But then.

Silence.

And darkness. Not just places where we have to squint our eyes to discern shapes. But a black darkness that grants us no insight, not even a shadow of where we are or where we might go. Just the blackness engulfing us. Suffocating our dreams. And killing our anticipation for change.

Although we cannot see our hand in front of us in these dark times, in those dark days of in-between, hold steadfast to this truth.

God sees. And the darkness is not dark to him. It is bright as the sun. Because he sees. When we cannot see him through the black and the fog and the despair, he can certainly see us. Though we may stand in the questioning and the anguish of what feels like hundreds of years of waiting for the rescue, it is indeed on its way.

Just as Isaiah said it would be. 

That is what Advent is all about.

That God in his heaven dared to break through the filth and muck and fragility of mankind to send his son Jesus. Emmanuel. God with us. To change all that had been and all that happened and all that caused fear into a glorious hope everlasting.

A hope that endures. A hope that is an anchor to our soul.

That there is no place on earth, no pit too deep, no sorrow too overwhelming, no struggle too difficult, for God to enter in and be the light than chases away all darkness.

You may go about your business today, as the shepherds did back then. Tending to their flocks in the dark of the night. But then. It happened. And the wonder of this angel's announcement still throws out a life line to all those drowning in darkness.

And there were shepherds living out in the fields nearby, keeping watch over their flocks at night. An angel of the Lord appeared to them, and the glory of the Lord shone around them, and they were terrified. But the angel said to them, "Do not be afraid. I bring you good news of great joy that will be for all people. Today in the town of David a Savior has been born to you; he is Christ the Lord!"
Luke 2:8-11
  
Although you may be going about your life, in the night and the dark and the desperation, there is a GLORY that breaks through and the fear it causes is a reverent, hope-filled fear. A glorious reckoning to see that we are but man and we have a God who still shows up in our dark nights.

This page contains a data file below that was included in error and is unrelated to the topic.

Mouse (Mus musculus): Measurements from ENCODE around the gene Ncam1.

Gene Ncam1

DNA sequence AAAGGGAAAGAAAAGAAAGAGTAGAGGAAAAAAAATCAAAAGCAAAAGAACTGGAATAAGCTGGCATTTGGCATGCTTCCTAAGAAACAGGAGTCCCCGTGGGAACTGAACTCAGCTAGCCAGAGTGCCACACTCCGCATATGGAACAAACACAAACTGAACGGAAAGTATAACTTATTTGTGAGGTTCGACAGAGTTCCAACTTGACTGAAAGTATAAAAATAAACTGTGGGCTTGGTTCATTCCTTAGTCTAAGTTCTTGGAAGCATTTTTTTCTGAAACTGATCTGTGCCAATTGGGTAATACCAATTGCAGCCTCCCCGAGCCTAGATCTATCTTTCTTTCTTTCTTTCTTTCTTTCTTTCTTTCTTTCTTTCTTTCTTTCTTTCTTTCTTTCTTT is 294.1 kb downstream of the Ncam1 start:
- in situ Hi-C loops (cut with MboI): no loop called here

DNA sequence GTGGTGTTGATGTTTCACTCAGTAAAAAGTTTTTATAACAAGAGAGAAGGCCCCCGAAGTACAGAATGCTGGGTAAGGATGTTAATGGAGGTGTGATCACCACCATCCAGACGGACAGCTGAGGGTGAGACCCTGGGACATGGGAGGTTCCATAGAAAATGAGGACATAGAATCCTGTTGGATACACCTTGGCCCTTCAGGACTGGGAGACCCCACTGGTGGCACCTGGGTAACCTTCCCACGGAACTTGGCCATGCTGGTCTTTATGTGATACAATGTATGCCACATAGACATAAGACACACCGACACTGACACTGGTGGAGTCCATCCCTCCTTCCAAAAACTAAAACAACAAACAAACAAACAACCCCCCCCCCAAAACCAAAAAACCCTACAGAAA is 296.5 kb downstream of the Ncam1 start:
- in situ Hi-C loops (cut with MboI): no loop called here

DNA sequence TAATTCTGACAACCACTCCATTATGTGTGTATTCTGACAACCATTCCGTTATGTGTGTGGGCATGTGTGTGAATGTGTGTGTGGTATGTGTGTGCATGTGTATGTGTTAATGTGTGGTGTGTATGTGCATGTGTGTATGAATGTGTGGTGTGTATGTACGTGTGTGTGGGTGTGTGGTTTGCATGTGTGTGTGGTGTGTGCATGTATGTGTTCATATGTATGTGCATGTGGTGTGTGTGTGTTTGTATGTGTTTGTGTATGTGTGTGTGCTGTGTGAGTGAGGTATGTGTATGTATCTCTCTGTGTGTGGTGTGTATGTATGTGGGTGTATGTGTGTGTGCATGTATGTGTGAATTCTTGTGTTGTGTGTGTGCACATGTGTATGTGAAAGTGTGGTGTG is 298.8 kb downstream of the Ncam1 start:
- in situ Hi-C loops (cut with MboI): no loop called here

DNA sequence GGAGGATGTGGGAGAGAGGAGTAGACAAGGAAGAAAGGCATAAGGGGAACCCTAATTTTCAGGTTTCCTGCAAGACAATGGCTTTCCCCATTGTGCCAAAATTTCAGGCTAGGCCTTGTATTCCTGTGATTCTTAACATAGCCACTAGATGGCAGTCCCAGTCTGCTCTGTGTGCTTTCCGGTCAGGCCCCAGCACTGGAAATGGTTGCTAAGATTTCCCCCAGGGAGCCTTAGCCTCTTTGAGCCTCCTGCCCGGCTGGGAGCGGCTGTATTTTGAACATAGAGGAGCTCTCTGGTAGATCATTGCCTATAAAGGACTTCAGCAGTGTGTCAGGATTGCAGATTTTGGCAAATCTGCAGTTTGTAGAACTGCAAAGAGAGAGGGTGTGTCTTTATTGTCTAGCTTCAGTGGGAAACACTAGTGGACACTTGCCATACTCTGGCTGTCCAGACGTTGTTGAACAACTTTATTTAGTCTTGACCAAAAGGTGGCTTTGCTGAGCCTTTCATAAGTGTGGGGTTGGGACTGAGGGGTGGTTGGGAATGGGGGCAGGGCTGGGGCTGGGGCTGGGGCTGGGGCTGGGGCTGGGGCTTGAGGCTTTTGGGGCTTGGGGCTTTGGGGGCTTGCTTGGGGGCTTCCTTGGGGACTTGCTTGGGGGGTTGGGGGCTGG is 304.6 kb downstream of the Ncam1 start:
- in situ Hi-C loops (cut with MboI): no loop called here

This is the good news of Advent.

There is a light. 

In every dark place. In every struggle. In every wound. In every fear. In every pain. In every circumstance.

Christmas tells us that he is the light to pierce through every darkness. He is the God who shines into our weariness and gives us reason to rejoice. Because God came near. To crush the head of the serpent who dared to strike his heel. 

A baby. Wrapped in swaddling clothes and lying in a manger.

With one mission. One purpose.

To save the souls of mankind. To pay the price. To cover the debt. To enter even the darkest place because the tomb of death couldn't hold him.

And the star at the top of the tree reminds us. 

That God pierces the long nights of our lives with the unbelievable hope of a Savior who promises that all that we endure in this life, we never do so alone. And no situation, no matter how bleak, can ever blot out the Light of the World.

Advent.

When we can look back to a people who waited for 400 years for the promise to come true. Generation after generation. They clung to the hope of their God whose word is always true and whose promise is always sure.

It didn't look like they thought it would. In fact, many of them missed it. Because he was not a conquering warrior, but a humble baby born in the lowliest of places. 

And his death would turn the noonday sun to a darkness like the night.

But his resurrection broke through with a brilliance that lights the darkest corners of our lives, offering a glimpse of hope. A truth that the Light has come.

And in him, there is no darkness.